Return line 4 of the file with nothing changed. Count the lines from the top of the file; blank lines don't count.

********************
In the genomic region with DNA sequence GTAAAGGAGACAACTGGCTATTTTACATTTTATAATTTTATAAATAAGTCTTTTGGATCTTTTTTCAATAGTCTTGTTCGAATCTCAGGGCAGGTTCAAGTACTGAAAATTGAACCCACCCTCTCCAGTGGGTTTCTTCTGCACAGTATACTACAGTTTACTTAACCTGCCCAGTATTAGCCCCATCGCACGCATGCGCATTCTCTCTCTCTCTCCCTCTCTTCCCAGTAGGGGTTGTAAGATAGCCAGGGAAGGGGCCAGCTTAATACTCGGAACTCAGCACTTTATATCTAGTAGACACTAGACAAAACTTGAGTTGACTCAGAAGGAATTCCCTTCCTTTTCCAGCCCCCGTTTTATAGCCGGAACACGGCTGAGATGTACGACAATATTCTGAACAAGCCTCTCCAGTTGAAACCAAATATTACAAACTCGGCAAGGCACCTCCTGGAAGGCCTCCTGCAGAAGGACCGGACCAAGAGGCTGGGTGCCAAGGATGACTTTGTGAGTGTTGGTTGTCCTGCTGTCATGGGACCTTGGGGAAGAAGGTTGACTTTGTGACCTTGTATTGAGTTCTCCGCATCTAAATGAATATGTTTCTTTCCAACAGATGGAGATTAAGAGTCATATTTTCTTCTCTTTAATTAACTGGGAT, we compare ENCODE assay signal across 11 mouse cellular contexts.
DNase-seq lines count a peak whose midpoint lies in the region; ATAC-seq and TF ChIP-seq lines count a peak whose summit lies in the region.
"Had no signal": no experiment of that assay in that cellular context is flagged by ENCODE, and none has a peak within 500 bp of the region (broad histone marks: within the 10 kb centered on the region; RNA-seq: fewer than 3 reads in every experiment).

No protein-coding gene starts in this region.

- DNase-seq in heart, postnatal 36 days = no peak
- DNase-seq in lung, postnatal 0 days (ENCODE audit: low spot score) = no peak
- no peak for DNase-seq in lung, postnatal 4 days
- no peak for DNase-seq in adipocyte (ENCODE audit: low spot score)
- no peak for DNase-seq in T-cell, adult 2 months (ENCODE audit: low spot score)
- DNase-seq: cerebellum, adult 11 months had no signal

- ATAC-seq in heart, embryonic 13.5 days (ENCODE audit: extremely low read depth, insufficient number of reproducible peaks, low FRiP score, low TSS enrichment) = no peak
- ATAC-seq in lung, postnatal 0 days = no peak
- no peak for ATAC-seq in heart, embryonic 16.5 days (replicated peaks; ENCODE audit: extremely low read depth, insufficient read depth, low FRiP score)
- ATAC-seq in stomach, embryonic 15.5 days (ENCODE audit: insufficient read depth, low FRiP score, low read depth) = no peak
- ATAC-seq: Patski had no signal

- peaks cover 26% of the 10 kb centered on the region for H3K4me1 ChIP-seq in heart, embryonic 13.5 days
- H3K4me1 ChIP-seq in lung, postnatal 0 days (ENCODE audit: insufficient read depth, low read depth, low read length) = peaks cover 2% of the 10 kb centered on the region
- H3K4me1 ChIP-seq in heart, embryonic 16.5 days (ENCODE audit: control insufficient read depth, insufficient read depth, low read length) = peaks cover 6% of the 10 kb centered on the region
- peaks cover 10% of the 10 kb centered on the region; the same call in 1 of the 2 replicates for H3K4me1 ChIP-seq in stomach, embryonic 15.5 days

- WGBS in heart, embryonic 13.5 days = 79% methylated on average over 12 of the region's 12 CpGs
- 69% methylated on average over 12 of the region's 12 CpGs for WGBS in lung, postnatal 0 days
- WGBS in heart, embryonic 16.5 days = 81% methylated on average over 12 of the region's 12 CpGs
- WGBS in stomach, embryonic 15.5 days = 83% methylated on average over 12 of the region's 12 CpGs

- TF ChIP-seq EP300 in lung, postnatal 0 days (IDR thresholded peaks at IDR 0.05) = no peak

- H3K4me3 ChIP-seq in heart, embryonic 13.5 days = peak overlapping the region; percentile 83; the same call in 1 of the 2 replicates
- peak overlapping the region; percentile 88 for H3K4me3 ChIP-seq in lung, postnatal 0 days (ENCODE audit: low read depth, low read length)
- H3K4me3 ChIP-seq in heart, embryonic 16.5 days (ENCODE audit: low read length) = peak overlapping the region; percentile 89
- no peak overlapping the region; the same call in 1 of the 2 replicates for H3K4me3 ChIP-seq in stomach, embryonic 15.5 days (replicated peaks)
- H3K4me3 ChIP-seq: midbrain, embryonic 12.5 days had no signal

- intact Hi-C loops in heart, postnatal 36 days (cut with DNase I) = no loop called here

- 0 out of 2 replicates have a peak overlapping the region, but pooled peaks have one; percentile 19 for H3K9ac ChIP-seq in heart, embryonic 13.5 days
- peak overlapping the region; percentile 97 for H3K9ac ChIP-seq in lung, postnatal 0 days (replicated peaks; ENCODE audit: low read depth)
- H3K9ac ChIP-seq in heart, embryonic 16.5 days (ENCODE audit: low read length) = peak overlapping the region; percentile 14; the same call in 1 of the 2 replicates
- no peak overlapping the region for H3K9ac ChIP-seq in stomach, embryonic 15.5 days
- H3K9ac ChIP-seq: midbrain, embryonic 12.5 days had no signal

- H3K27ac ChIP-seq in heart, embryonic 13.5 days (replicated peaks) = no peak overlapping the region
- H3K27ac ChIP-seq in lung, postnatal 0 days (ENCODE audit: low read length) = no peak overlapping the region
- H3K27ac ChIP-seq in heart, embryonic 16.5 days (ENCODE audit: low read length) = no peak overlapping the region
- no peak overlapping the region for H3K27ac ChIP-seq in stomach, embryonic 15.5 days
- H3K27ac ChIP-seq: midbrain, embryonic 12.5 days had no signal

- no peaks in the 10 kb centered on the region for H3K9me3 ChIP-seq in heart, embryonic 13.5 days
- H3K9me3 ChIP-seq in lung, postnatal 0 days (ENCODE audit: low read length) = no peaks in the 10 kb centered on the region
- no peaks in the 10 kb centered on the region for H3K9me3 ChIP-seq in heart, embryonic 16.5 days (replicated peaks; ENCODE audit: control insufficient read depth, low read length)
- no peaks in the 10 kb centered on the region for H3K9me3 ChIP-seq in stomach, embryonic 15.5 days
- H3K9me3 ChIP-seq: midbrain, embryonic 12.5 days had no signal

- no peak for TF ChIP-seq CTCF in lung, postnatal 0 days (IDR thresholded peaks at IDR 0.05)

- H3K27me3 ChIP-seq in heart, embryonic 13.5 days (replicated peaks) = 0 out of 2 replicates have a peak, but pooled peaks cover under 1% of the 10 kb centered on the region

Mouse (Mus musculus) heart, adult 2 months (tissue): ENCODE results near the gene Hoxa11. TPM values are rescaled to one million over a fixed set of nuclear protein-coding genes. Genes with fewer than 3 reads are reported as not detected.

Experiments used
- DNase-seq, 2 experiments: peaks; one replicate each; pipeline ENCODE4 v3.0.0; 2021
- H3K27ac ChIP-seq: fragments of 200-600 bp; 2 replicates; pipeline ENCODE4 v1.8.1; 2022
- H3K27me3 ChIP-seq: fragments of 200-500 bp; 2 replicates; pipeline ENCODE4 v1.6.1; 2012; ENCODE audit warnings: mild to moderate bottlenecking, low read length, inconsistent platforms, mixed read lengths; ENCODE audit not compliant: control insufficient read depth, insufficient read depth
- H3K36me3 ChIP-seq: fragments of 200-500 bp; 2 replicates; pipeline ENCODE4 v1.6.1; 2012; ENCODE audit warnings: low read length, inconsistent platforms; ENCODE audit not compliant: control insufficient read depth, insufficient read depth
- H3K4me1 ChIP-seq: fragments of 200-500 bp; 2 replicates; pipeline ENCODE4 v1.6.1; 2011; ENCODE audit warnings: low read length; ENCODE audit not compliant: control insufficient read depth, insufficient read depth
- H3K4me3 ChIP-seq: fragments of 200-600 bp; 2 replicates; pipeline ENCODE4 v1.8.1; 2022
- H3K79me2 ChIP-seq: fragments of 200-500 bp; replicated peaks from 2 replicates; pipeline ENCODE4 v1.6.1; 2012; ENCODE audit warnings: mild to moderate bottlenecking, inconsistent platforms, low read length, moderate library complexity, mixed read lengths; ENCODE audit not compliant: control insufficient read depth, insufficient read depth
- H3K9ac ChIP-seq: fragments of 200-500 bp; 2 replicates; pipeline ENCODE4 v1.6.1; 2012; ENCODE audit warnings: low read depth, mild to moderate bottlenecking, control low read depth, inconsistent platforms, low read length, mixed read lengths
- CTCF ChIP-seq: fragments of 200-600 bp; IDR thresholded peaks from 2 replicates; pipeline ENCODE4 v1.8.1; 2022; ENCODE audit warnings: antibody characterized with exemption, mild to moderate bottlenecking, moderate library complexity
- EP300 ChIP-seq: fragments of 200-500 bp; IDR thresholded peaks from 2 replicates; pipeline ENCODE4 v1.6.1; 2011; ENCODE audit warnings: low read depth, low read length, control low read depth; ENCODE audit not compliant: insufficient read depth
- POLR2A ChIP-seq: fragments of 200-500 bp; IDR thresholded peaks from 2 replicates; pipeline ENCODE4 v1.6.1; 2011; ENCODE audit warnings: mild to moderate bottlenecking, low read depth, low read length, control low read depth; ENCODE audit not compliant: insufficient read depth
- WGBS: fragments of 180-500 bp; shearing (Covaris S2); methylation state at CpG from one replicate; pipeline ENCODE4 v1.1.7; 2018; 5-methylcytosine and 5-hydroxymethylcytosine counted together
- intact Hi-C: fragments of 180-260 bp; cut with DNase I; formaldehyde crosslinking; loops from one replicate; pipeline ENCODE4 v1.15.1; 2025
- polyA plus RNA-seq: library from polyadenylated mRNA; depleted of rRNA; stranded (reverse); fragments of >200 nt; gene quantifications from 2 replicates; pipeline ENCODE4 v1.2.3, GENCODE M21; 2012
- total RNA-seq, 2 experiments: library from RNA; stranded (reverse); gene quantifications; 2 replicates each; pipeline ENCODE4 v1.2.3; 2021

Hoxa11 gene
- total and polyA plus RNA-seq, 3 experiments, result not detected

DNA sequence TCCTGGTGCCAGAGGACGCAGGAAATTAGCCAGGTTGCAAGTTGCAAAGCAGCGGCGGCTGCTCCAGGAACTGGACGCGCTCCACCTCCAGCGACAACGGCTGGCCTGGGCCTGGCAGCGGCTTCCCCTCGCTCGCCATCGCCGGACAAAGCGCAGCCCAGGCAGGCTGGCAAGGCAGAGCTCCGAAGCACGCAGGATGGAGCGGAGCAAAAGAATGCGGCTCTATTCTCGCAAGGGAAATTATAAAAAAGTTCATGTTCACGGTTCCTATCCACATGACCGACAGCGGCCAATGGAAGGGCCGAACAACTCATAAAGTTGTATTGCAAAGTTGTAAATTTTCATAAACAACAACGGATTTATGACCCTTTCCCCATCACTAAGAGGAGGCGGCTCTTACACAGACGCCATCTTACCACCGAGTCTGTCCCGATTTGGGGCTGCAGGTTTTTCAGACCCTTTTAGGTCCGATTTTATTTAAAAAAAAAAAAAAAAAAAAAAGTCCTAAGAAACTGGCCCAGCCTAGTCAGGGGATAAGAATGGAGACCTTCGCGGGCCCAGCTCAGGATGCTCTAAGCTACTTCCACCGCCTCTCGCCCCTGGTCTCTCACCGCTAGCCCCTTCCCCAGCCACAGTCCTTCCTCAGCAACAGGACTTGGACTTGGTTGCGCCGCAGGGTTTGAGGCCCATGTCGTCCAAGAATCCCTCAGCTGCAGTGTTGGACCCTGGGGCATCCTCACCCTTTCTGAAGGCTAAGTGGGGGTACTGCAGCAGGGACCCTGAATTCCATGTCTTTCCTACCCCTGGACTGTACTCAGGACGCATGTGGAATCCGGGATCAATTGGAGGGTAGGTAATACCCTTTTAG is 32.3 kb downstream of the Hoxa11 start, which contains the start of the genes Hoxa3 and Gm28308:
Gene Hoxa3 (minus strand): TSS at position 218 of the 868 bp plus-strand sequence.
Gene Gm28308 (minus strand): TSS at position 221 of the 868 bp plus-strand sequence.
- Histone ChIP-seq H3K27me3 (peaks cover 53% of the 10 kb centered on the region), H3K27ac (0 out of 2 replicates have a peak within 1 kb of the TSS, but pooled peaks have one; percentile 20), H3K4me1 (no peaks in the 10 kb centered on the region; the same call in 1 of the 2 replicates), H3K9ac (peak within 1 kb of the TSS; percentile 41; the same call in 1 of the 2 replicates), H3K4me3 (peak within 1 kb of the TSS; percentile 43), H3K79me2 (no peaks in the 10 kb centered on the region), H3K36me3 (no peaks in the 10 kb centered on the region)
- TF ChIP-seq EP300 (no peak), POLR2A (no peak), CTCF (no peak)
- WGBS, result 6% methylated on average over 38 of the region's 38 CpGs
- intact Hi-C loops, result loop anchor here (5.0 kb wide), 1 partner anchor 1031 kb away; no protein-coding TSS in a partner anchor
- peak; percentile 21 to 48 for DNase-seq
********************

No protein-coding gene starts in this region.